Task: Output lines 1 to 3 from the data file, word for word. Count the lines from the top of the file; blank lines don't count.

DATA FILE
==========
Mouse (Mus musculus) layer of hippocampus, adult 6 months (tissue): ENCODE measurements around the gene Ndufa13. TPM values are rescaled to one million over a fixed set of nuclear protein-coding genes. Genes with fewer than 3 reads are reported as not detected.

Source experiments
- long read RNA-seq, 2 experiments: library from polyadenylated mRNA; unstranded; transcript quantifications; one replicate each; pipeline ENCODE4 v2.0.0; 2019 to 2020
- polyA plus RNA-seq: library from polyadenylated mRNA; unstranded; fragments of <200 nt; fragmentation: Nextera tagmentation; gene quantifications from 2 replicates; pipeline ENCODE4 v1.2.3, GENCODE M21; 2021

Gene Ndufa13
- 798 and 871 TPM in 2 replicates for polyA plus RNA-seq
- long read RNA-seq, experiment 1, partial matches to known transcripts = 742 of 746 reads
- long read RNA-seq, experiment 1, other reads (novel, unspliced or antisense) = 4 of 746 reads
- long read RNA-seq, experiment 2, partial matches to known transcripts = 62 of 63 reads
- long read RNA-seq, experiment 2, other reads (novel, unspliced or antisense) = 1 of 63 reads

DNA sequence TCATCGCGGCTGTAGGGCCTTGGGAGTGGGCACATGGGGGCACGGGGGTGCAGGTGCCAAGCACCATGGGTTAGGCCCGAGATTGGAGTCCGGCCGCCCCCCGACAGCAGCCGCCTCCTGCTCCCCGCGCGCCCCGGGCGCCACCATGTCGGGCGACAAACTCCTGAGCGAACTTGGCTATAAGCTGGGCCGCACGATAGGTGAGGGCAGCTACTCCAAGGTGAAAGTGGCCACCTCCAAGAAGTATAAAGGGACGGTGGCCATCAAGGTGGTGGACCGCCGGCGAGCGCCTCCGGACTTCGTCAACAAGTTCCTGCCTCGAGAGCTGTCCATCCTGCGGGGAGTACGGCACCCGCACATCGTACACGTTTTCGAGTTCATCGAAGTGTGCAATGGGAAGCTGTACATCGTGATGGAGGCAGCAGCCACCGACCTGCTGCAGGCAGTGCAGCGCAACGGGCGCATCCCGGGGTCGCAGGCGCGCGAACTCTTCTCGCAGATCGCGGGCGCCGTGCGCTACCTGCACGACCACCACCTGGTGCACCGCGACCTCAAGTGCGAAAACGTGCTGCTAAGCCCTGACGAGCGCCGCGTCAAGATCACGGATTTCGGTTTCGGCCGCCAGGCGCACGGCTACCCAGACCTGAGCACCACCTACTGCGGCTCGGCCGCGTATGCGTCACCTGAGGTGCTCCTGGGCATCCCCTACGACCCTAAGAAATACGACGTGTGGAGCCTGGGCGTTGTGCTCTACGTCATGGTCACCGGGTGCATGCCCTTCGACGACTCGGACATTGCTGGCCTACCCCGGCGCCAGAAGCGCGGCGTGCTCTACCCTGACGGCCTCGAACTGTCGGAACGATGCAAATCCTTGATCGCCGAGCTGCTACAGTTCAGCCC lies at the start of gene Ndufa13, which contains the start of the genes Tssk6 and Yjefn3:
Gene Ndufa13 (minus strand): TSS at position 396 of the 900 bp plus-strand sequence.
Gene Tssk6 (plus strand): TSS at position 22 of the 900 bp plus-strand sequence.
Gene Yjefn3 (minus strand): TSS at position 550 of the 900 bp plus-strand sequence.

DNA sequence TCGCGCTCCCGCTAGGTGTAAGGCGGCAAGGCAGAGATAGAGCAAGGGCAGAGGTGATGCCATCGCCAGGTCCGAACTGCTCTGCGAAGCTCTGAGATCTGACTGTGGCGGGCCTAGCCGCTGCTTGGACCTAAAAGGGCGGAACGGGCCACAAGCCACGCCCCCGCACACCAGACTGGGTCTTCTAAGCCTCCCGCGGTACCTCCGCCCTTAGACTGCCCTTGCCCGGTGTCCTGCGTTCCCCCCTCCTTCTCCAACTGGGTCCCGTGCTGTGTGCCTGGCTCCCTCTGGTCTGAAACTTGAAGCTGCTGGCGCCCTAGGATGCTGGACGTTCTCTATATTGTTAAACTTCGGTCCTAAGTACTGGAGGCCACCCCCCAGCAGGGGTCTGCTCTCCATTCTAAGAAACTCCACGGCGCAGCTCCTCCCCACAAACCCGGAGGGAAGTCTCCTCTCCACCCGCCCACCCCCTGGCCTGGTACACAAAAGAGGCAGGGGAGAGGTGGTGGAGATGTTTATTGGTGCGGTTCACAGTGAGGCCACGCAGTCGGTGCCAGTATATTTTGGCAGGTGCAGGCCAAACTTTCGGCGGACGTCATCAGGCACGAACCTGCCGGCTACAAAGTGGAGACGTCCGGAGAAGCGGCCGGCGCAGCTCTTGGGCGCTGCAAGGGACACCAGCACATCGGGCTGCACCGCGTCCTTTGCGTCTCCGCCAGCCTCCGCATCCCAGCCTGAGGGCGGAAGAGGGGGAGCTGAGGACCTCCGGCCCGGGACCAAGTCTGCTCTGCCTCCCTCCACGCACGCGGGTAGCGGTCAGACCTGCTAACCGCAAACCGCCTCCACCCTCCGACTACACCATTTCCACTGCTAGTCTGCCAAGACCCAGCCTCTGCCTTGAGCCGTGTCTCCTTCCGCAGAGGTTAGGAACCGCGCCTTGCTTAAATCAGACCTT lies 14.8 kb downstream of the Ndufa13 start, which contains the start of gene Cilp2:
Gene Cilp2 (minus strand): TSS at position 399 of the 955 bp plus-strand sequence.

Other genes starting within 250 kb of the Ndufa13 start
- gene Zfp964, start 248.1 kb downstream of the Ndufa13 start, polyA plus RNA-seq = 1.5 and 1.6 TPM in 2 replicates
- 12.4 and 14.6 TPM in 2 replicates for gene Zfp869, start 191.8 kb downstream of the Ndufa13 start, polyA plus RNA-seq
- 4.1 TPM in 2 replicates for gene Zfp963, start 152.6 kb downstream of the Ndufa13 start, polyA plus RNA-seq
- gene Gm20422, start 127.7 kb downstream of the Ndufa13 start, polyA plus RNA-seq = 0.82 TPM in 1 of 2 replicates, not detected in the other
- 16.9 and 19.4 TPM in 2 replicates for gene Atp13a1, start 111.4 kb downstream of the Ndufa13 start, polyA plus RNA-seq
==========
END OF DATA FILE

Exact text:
Mouse (Mus musculus) layer of hippocampus, adult 6 months (tissue): ENCODE measurements around the gene Ndufa13. TPM values are rescaled to one million over a fixed set of nuclear protein-coding genes. Genes with fewer than 3 reads are reported as not detected.

Source experiments
- long read RNA-seq, 2 experiments: library from polyadenylated mRNA; unstranded; transcript quantifications; one replicate each; pipeline ENCODE4 v2.0.0; 2019 to 2020